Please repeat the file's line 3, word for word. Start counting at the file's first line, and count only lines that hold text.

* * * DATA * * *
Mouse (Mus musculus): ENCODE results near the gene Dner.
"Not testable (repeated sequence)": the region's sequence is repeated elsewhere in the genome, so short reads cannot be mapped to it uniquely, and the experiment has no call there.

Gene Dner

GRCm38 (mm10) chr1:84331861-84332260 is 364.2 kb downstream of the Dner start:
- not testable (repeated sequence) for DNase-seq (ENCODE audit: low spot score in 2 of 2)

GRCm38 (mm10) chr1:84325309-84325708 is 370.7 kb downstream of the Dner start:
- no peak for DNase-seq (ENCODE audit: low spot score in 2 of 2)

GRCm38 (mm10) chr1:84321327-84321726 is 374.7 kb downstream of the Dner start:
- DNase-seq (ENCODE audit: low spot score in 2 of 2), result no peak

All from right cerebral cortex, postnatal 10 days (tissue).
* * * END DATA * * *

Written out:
Gene Dner